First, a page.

It's never directly stated because dialogue is pretty sparse throughout the film, but Strayed is hiking the Pacific Crest Trail to become the woman her mother wanted her to be. Her mother, played by the gifted Laura Dern, was a woman who worked hard in her life despite her abusive environment, and she only expected the same out of her daughter. This is a pretty big idea that trailers and plot summaries don't mention; Laura Dern's maternal presence is in a majority of the film. Because the book it’s based on reminisces on events from her past that have led her to her lengthy journey, Hornby and Vallée utilize flashbacks as the main storytelling device of Wild. It's helpful and really cool in the beginning, when we're all still curious why Strayed would torture herself with a backpack that looks bigger than her. But as the film progresses, it starts to feel like 115 minutes long and the flashbacks interrupt what could be really groundbreaking moments for Strayed's self-development. Quick shots of boobs, shooting heroin, or Dern's kind face interfere with moments that I would like to focus on Witherspoon and her response to these past events. These flashbacks keep happening even in the final acts, when we fully understood why she's doing this hike like 40 minutes ago, and it's like Wild is trying to pull a deeply emotional reaction out of repetitive memories. It starts to feel not so nostalgic anymore, just annoying and rude. The use of these flashbacks is pretty polarizing, and some will find them to be perfectly spliced into the film, but I think a film about self-discovery and renewal should focus more on the present and future than on the same events from the past.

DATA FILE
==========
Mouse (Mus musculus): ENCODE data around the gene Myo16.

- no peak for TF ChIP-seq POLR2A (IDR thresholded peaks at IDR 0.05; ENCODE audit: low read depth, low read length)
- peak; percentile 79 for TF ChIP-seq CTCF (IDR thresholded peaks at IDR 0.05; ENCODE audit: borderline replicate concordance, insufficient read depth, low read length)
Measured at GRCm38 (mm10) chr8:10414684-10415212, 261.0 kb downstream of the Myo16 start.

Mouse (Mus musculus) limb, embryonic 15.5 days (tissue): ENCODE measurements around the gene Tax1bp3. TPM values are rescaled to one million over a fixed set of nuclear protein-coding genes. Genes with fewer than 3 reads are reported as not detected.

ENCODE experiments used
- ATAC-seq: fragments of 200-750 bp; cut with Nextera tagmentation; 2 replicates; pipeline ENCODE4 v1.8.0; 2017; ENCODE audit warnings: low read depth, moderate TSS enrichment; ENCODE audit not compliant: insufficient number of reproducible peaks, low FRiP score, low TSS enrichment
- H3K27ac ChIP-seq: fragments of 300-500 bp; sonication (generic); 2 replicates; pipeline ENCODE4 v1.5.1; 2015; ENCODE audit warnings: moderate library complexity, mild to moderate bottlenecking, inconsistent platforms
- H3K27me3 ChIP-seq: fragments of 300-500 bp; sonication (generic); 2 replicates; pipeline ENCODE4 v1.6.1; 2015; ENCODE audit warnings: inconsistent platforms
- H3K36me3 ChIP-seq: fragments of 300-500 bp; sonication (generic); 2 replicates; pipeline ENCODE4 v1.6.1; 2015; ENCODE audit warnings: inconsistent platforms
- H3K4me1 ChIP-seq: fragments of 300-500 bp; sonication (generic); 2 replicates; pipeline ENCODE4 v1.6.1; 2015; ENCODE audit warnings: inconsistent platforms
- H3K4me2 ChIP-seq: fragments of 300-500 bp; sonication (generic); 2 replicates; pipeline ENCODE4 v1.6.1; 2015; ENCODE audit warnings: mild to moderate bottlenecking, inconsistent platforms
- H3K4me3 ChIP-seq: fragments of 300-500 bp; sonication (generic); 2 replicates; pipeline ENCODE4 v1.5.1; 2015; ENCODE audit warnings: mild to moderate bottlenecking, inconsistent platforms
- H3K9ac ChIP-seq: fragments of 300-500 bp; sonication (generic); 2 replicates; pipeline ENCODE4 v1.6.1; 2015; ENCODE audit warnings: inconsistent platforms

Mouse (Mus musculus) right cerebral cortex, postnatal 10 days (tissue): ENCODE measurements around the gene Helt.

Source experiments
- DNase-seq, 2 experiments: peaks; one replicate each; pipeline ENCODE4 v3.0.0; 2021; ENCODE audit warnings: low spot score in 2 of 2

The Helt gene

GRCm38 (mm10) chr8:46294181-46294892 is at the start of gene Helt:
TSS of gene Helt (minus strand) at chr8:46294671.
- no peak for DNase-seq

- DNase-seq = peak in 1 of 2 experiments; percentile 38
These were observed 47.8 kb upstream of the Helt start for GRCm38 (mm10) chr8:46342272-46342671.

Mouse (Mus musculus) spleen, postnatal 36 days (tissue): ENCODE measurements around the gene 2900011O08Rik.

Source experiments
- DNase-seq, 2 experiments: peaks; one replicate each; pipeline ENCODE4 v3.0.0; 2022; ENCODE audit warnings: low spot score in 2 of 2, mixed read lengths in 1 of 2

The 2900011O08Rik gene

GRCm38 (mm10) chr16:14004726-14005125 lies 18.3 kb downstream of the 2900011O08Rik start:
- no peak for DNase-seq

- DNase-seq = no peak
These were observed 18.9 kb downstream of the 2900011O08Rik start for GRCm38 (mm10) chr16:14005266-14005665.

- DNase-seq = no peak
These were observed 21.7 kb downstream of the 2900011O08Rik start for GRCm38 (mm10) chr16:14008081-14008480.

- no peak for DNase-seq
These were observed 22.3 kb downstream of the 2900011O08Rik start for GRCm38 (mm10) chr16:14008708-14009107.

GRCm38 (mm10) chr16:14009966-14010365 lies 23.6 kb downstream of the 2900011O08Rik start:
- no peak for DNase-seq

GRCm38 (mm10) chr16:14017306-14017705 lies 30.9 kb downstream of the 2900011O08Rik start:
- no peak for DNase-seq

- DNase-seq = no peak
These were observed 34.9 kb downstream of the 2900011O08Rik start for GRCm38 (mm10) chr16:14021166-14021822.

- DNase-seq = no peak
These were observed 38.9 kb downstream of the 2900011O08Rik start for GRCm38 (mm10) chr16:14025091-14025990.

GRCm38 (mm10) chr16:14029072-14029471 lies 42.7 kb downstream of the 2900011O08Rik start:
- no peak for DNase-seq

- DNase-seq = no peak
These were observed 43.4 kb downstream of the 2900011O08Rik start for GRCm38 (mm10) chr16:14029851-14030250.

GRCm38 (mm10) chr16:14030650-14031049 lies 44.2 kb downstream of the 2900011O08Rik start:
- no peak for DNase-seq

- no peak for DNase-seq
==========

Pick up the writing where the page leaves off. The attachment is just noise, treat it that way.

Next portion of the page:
Wild is one of those films where the acting is better than the movie itself, and Reese Witherspoon delivers a strong and natural performance to a Vallée-made character. I loved watching her howl with wolves or get genuinely excited about cooking hot "mush," or just fall onto her knees and break down into tears in a strange rainforest environment. Witherspoon's facial expressions were able to excellently portray the hope and hopelessness that Strayed felt on her course, and her voiceovers, which convey her thoughts, are derisively comical and depict another form of her resilient attitude. Strayed's attitude and her gender are a part of the feminism this film carries, a topic like LGBT in Dallas Buyers Club that Vallée wanted to characterize this time. I'm glad he included it because otherwise the film would have felt totally unrealistic, and the "anything is possible for women" look that Witherspoon has at the end defies any doubts she or readers/viewers had about her making it to the border of Canada.
I wasn't a fan of Yves Bélanger's cinematography work in Wild at first. I thought it was severely lacking in wide-shots of how small Strayed is compared to the vast desert around her, or any really beautiful scenes of the expansive landscape she traveled through. But after much thought, I noticed and appreciated his decision to focus instead on the smaller parts of life through a more microscopic lens. Where a film like Gravity relished in scenes of Sandra Bullock traveling completely alone in an infinite, black "space," Wild wants Witherspoon to feel mighty by showing her as a larger than life creature to all the little rabbits and bugs she meets on her path. Bélanger focuses on symbols like her rugged shoes or makes his audience feel huge by panning over single blades of grass, and it's pretty cool how we can still feel the same kind of loneliness but it's also tinged with a subtle feeling of power. This combination is what defines Wild, a transformation of Strayed from a small female hiker looking for answers to an almost goddess of nature asking the question "What's next?".
Wild is an expedition into the self. It doesn't deserve to be looked over or ignored because Witherspoon delivers her career-best performance, and it's pretty fun to watch her evolve from carrying a tiny pink purse with a chihuahua in Legally Blonde to lugging a massive blue hiking backpack in this movie. Wild will be praised for it's tough female lead and it’s too good to write off as “Oscar bait,” but not quite quality enough to escape the categorization entirely.